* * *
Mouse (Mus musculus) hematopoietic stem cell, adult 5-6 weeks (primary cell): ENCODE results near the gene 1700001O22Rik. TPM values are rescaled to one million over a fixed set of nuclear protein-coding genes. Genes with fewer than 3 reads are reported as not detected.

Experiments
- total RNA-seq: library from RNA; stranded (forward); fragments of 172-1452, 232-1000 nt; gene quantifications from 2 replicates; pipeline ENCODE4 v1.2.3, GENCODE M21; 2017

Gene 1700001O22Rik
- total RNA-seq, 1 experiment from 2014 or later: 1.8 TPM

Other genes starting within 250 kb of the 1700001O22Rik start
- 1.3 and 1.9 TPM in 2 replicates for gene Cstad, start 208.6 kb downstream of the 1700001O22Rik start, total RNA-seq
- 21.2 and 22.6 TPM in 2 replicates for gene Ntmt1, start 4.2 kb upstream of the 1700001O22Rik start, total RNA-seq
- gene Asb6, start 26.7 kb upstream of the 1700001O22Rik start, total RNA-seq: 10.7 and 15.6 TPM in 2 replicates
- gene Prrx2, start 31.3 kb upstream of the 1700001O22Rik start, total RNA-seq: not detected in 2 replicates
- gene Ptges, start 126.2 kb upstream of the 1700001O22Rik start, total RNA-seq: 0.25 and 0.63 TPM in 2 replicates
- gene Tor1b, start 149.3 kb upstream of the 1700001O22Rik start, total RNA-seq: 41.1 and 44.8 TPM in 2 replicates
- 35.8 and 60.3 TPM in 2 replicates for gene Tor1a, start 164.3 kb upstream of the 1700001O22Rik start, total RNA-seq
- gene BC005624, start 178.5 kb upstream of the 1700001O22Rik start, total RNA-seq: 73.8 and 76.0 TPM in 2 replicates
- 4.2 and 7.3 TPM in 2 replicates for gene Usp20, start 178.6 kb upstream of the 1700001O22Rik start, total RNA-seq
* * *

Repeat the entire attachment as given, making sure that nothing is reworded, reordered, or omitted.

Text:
Mouse (Mus musculus) hematopoietic stem cell, adult 5-6 weeks (primary cell): ENCODE results near the gene 1700001O22Rik. TPM values are rescaled to one million over a fixed set of nuclear protein-coding genes. Genes with fewer than 3 reads are reported as not detected.

Experiments
- total RNA-seq: library from RNA; stranded (forward); fragments of 172-1452, 232-1000 nt; gene quantifications from 2 replicates; pipeline ENCODE4 v1.2.3, GENCODE M21; 2017

Gene 1700001O22Rik
- total RNA-seq, 1 experiment from 2014 or later: 1.8 TPM

Other genes starting within 250 kb of the 1700001O22Rik start
- 1.3 and 1.9 TPM in 2 replicates for gene Cstad, start 208.6 kb downstream of the 1700001O22Rik start, total RNA-seq
- 21.2 and 22.6 TPM in 2 replicates for gene Ntmt1, start 4.2 kb upstream of the 1700001O22Rik start, total RNA-seq
- gene Asb6, start 26.7 kb upstream of the 1700001O22Rik start, total RNA-seq: 10.7 and 15.6 TPM in 2 replicates
- gene Prrx2, start 31.3 kb upstream of the 1700001O22Rik start, total RNA-seq: not detected in 2 replicates
- gene Ptges, start 126.2 kb upstream of the 1700001O22Rik start, total RNA-seq: 0.25 and 0.63 TPM in 2 replicates
- gene Tor1b, start 149.3 kb upstream of the 1700001O22Rik start, total RNA-seq: 41.1 and 44.8 TPM in 2 replicates
- 35.8 and 60.3 TPM in 2 replicates for gene Tor1a, start 164.3 kb upstream of the 1700001O22Rik start, total RNA-seq
- gene BC005624, start 178.5 kb upstream of the 1700001O22Rik start, total RNA-seq: 73.8 and 76.0 TPM in 2 replicates
- 4.2 and 7.3 TPM in 2 replicates for gene Usp20, start 178.6 kb upstream of the 1700001O22Rik start, total RNA-seq